The commotion caused by the wheeling in of an unconscious 15 year old girl broke through my melancholic musings and my attention shifted to her neighbours, as they furnished the attending doctor with a history of urinary incontinence. A quick examination revealed that she was 20 weeks pregnant, and that the incontinence was actually her water breaking – killing the child in her womb.  On further interrogation the young girl’s tragic story was brought to light. . Her father worked in Delhi and her mother had disappeared after faking her death, to get away from the abusive hands of her own father. Alas, the young girl was left in the care of her maternal grandfather - just the man she needed to be protected from. She was robbed of her innocence too early and her story was teeming with horror – abuse, rape and incest all by the age of fifteen.

 My mind reeled as I realized that the women are abused by both – the young AND the old. They are treated as necessary commodities – required for children – preferably male-, for cooking and cleaning, for waiting on Man hand and foot, and for satisfying his lustful demands. The idea that women are human beings   with rights and deserved respect is non-existent.  I realized then that these instances weren’t unique to Chhatarpur. Many women all over the country are still subjugated by the opposite sex. However, men alone cannot be blamed. Women too are responsible for perpetuating this warped ideology. Every time a woman treats her sons better than her daughters, she encourages gender discrimination. Every time she emotionally abuses her daughter-in-law and treats her without respect, especially if she has borne a daughter, she further reinforces and encourages it, thus compounding the issue.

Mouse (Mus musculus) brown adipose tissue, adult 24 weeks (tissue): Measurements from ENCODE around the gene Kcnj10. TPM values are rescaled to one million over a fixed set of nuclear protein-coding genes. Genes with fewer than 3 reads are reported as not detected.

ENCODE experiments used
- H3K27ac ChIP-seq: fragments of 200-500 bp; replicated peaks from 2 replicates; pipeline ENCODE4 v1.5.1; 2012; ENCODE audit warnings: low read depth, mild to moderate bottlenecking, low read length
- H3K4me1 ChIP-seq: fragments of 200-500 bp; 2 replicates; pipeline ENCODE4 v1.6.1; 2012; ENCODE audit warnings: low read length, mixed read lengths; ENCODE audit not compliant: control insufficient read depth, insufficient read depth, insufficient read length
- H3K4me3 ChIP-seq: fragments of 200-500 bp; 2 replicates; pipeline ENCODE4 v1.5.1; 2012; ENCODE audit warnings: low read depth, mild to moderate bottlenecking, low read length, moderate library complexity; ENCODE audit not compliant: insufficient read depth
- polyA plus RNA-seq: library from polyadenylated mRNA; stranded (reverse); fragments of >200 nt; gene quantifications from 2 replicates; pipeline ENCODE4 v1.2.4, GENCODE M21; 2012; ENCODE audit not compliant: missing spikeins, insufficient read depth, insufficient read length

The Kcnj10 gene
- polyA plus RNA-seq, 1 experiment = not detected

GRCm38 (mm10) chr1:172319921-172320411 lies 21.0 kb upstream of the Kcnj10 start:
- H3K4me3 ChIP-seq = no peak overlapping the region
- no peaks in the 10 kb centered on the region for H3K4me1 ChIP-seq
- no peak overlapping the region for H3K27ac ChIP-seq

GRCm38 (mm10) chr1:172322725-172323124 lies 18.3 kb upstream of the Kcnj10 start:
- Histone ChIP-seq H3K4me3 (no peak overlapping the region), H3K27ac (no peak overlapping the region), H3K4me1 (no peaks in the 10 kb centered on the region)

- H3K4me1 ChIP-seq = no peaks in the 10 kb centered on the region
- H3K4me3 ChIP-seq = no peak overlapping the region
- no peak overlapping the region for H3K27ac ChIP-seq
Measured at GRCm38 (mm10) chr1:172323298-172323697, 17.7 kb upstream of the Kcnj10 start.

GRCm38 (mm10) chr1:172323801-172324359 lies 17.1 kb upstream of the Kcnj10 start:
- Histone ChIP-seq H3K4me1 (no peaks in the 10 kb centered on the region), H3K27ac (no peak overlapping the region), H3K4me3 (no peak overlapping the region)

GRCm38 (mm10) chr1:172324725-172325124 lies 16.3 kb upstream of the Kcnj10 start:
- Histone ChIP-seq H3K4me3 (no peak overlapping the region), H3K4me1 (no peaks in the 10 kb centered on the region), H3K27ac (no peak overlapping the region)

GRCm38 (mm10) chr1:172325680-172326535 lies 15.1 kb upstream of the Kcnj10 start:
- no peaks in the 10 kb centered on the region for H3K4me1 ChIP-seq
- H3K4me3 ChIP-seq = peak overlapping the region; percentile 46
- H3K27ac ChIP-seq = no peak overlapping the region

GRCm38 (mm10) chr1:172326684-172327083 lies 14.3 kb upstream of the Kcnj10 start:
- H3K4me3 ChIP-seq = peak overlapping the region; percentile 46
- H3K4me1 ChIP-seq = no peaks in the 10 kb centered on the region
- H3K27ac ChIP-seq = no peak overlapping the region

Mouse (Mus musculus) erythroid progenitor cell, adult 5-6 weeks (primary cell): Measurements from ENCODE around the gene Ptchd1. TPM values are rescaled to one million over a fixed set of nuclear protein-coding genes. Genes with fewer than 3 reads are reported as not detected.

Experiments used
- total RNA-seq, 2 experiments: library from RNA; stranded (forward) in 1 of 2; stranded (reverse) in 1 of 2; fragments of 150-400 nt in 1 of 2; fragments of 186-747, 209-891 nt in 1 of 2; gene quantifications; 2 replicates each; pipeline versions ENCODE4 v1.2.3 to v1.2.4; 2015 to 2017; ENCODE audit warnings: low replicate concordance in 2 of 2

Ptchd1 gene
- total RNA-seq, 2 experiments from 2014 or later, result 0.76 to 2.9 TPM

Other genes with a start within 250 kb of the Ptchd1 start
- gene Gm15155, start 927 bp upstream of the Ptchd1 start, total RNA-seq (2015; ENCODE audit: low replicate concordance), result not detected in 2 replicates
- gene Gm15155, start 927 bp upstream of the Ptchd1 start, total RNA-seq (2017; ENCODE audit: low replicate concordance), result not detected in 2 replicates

Our land is plagued with gender discrimination and horrific crimes against women - abuse, rape, incest, dowry deaths, female infanticide- it rings out with their silent screams. In order to deliver a fatal blow to the roots of this tree of inhumanity, we need Change. Our mindset needs to change - a monumental task, to put it mildly.  The winds of change have already begun to blow but are yet to reach gale force,  and bring about a radical change.  We live in hope that a time will come when every Indian woman is appreciated for her true value as a human being, a gift from God and the cornerstone of our society.